Preparing for anthrax threat

On. Sept. 10, Jacqueline Cattani could not convince area doctors to undergo training for proper procedures in the event of a biological attack. But the director of USF’s Center for Biological Defense said now they just can’t train enough.

Cattani, who previously worked for the World Health Organization mainly dealing with malaria while stationed in Switzerland, said most employees of the center have been dedicating great amounts of time to testing packages for anthrax during the past several days.

“We put ourselves into much higher gear,” Cattani said.The Center for Biological Defense has been working with the FBI and the Hillsborough County Sheriff’s Office. Cattani said there is a process that is followed whenever a potentially threatening package is discovered. She said, first, people should call the police. The police will then take the package to HazMat where tests will be run to determine if there is any kind of chemical present. If no chemical is present, HazMat sends the package to USF’s Center for Biological Defense laboratory where it is determined if any kind of biological agent is present.

Cattani said lab technicians take the sample and grow it in the lab so they have a sufficient amount of the material from which to test. Typically, this process takes 24-72 hours. However, the center was given $4 million this year for research into developing more rapid methods for testing for biological hazards. Cattani said the goal was to be able to determine if a substance posed any kind of threat in under four hours. That research, which was being conducted prior to the Sept. 11 attacks, will not be of any help with the current anthrax crisis, because Cattani said it required long-term studies.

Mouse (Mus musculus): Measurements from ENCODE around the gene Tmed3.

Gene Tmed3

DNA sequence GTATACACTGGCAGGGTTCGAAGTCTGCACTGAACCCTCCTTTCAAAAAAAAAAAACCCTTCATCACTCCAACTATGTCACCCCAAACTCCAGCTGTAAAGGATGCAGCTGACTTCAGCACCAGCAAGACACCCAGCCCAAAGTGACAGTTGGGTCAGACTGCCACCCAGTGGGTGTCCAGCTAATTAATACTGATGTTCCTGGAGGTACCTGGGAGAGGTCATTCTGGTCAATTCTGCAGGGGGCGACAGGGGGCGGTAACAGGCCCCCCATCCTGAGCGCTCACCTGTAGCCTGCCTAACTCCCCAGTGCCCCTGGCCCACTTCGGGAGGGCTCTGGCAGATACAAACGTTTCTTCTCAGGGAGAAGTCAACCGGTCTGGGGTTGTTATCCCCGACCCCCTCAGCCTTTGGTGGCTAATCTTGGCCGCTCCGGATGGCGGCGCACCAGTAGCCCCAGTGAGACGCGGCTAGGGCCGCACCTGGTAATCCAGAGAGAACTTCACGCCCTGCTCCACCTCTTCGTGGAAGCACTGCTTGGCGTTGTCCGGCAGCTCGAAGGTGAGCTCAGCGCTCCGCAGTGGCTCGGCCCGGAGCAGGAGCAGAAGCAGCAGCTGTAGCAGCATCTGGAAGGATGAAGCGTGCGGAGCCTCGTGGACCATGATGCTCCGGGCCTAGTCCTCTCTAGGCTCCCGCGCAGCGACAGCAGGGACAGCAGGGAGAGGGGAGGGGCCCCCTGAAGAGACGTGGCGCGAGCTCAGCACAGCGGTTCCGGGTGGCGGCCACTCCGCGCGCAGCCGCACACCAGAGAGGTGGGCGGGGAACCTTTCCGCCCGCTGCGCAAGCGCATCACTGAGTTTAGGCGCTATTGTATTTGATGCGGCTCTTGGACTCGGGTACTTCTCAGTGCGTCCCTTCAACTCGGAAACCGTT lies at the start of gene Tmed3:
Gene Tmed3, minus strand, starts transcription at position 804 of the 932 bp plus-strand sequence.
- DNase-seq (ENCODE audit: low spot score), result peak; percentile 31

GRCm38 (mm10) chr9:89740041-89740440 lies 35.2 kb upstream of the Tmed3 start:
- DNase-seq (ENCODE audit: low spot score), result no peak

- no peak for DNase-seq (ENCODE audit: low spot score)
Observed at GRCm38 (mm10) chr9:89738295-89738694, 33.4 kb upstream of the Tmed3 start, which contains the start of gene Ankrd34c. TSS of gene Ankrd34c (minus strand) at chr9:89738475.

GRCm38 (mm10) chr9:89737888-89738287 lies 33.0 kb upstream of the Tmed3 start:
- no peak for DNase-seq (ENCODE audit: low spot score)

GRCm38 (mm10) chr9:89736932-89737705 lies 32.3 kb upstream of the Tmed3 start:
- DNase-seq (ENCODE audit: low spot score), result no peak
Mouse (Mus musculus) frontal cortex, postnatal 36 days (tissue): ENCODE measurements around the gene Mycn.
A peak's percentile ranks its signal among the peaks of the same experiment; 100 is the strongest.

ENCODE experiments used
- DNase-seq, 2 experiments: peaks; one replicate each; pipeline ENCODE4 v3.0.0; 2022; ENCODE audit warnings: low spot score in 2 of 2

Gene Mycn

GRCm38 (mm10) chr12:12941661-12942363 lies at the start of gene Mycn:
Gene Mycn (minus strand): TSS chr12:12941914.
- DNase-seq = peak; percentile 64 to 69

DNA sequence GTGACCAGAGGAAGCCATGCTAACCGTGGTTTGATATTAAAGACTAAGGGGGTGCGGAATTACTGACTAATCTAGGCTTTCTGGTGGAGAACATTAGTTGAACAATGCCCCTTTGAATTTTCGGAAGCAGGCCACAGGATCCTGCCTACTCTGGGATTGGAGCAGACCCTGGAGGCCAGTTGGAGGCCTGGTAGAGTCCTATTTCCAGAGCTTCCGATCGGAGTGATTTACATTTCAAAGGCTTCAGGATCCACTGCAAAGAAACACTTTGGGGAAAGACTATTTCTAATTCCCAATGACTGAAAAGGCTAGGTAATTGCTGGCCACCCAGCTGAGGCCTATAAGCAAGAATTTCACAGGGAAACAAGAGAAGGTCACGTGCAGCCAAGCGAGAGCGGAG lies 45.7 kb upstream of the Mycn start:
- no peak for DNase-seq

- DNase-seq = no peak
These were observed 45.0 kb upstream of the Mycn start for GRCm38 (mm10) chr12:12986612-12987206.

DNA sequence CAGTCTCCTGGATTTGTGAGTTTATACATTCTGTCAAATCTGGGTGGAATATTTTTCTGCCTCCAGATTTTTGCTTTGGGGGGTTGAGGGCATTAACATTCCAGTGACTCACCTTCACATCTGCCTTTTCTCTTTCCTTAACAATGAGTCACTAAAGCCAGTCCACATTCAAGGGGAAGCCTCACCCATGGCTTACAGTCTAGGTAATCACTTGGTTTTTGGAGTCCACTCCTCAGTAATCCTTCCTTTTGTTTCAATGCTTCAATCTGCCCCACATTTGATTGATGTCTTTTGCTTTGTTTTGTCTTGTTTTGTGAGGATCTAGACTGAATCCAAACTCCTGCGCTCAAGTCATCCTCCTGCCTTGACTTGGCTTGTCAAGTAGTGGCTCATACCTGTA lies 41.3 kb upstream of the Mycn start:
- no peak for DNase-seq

Cattani said the center is receiving 40 to 50 potentially threatening packages per day to be analyzed, but she stressed that all of the packages have tested negative for anthrax. She said some packages have powdery substances on them that results from the glue that seals the envelopes while the others are just hoaxes.

Cattani said she is not surprised that someone or some group has begun to wage biological warfare.

“Did I ever think that I would be personally affected? Probably not,” she said. “But it’s not that unusual because many nations have been working on biological weapons for a long time.”

Another issue that has caused panic throughout the country is the availability of Cipro, the antibiotic used to treat anthrax poisoning. Cattani said the Center for Disease Control warehouses stockpiles of the drug that could be distributed throughout the country in case of a nationwide epidemic. She said it is pointless to worry about the pill’s availability, seeing how the size of an outbreak could never accurately be predicted.

Cattani has done multiple TV interviews with all three local network affiliates, three with WUSF, one on Fox’s international news network, a radio interview broadcast in Texas and another radio interview broadcast in Ireland.

Another USF department working overtime since the spread of anthrax throughout parts of the country, which first became evident more than a week ago, is the Center for Public Health Preparedness.